The reception desk was staffed with a team of bright, smiley 27-year-olds when I walked into Facebook headquarters in Menlo Park, CA. They were hip, casual, and optimistic. After receiving credentials, we met Alex, a friend of a friend, and our "in" to FB HQ.
Accompanied by a small team from my church on a mission expedition to the San Francisco Bay Area, we followed Alex to a corral with rows of bikes. To traverse the complex of buildings, we gleefully biked like kids, calling them "Mark's bikes," a shout out to CEO Zuckerberg.
Like it's own city, the Menlo Park hub has everything, and it's all free. An employee will find:
A sense of optimism permeated the grounds. There was a feeling that "we're changing the world." It seemed less a company and more a cause, nearly religious in nature.
An interactive map of the globe spanned a wall in one building. A Facebook employee led a tour of visiting executives and pointed to the map. "Here you can see a visual of our global reach and impact. Notice our explosive growth in the Middle East."
In another building was an interactive display with a collection of phones, making the point that regardless of the device or location of the user, Facebook was connecting people like never before in human history. The display used phrases like, "for the common good," "problem-solving the world's great challenges," "equal access for all," and "create understanding between people."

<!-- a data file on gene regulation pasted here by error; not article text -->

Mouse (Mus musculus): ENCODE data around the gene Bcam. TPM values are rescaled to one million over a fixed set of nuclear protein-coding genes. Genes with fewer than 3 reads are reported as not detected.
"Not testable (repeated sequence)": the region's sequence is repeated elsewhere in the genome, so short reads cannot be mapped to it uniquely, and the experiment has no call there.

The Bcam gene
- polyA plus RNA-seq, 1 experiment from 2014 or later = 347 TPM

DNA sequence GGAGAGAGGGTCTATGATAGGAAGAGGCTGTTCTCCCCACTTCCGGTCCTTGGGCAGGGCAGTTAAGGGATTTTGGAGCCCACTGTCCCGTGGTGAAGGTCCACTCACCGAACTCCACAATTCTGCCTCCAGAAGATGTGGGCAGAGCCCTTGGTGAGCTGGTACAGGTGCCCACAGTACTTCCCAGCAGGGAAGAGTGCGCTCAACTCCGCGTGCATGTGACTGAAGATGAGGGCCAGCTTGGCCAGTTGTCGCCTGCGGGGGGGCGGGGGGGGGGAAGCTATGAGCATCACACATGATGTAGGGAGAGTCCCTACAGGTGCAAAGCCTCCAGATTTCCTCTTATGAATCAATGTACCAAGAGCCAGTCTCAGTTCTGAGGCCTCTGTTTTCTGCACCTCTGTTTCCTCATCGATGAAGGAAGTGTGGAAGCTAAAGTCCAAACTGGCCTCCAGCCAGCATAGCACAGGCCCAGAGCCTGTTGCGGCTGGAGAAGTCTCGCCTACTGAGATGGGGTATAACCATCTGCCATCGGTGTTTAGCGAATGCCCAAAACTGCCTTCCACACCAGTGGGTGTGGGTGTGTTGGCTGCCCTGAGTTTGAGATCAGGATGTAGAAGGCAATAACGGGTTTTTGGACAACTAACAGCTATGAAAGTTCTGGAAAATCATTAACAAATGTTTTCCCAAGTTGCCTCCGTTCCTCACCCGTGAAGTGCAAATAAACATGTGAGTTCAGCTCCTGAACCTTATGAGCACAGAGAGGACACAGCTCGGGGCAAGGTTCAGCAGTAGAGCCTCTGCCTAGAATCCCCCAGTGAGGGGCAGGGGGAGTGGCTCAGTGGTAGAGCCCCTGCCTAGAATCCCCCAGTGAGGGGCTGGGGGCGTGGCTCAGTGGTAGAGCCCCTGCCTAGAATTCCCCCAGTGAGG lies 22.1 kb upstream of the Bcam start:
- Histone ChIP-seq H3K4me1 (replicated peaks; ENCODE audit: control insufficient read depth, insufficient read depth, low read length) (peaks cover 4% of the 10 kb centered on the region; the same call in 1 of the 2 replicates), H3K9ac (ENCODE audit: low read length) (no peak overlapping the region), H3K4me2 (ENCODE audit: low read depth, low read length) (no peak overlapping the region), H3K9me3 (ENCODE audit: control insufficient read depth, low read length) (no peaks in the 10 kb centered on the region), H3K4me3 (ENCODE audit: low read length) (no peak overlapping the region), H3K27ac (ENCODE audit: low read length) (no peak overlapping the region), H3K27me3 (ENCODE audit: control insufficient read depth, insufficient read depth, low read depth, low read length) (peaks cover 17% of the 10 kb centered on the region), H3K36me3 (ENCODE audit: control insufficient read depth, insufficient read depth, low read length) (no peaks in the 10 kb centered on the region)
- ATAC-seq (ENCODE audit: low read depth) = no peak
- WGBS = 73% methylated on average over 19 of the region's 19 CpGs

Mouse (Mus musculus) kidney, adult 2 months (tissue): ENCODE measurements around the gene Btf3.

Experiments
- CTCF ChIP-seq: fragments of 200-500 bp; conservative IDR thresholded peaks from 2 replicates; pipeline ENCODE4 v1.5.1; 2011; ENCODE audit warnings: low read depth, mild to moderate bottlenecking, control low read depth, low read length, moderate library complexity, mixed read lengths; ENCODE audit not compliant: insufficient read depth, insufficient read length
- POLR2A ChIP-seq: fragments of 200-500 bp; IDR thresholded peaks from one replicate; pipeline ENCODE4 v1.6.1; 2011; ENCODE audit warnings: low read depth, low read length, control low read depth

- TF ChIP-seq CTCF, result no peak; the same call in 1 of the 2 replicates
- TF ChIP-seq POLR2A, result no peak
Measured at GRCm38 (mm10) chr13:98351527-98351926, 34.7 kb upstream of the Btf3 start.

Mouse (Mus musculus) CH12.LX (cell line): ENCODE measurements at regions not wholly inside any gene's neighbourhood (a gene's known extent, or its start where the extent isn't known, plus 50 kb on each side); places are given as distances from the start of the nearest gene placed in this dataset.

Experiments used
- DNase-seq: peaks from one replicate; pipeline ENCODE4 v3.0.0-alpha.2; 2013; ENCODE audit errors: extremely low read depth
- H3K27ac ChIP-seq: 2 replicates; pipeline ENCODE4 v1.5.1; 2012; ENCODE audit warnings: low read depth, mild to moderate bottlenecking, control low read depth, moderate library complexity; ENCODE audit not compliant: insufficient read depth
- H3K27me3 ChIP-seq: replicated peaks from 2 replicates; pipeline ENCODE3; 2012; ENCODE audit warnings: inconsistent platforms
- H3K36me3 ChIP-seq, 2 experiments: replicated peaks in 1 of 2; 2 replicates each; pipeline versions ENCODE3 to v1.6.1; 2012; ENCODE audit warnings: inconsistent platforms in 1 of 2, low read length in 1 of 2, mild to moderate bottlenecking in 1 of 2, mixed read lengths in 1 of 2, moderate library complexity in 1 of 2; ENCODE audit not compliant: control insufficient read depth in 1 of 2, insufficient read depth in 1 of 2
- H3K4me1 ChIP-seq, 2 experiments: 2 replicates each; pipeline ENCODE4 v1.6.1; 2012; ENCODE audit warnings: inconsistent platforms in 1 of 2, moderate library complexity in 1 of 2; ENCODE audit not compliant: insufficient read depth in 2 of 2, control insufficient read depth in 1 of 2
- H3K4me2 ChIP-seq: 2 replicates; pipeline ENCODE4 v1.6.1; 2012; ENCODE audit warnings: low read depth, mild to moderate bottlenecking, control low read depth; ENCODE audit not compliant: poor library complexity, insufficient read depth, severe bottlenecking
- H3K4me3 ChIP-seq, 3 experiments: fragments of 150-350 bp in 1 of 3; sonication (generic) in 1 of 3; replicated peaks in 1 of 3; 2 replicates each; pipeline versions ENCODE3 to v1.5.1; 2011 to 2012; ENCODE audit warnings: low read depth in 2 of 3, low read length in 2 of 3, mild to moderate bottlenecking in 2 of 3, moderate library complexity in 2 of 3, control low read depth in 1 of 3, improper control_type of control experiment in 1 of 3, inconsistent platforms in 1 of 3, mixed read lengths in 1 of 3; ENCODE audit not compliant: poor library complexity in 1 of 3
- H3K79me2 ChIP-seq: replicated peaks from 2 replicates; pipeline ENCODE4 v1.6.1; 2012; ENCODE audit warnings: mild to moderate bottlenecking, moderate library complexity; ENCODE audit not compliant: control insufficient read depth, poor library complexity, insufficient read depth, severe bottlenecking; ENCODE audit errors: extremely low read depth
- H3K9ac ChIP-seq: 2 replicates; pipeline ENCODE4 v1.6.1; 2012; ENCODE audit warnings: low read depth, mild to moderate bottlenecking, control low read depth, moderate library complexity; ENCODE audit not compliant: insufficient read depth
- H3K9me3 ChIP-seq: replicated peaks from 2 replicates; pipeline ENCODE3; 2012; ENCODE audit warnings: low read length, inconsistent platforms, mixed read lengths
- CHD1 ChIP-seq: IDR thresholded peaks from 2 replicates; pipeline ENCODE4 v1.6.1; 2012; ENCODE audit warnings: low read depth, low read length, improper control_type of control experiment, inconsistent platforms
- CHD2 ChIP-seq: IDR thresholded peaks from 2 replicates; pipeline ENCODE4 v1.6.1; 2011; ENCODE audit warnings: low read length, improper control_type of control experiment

That was 2015.
Now in 2018, we see that the tech giant's potential for good has been matched by its capacity for evil. We've seen the spread of misinformation and manipulation. We know that personal information has been sold and stolen. We've seen media platforms driven by greed for ad revenue. Research tells us the capacity for social media to leave us feeling depressed.
What did I learn from my Facebook tour? Our best intentions often prove misguided or even subversively malicious.
Babel was a symbol of the world's greatest human ingenuity, creativity, and entrepreneurship. But under the ambitious project was pride and god-like aspiration.
Ralph Waldo Emerson once wrote, "Men become tools of their own tools." Our machines tend to start with noble intentions. But history reveals a pattern of our best plans twisted and bent. As Martin Luther put it, we are plagued by sin's gravity, "life curved in on self." It's not the tool that's the real issue, but the human heart.
How shall we use our tools?
With Humility: We repent of our tendency to deify our efforts and attempt to do God's work for him. We confront ego, pride, and greed rooted in our hearts.
With Wisdom: We are prudent and wise as we use our creations. Why am I using this? How should I use it? When and how much?
With Selflessness: We use our tools to benefit others. Not for vain self promotion , personal pleasure, or mindless consumption. How can we use our tools to praise and thank others? To communicate our heart, faith, and values? To confront the greatest needs? To bless our neighbors?
And if we become tools of our tools, we stop using them.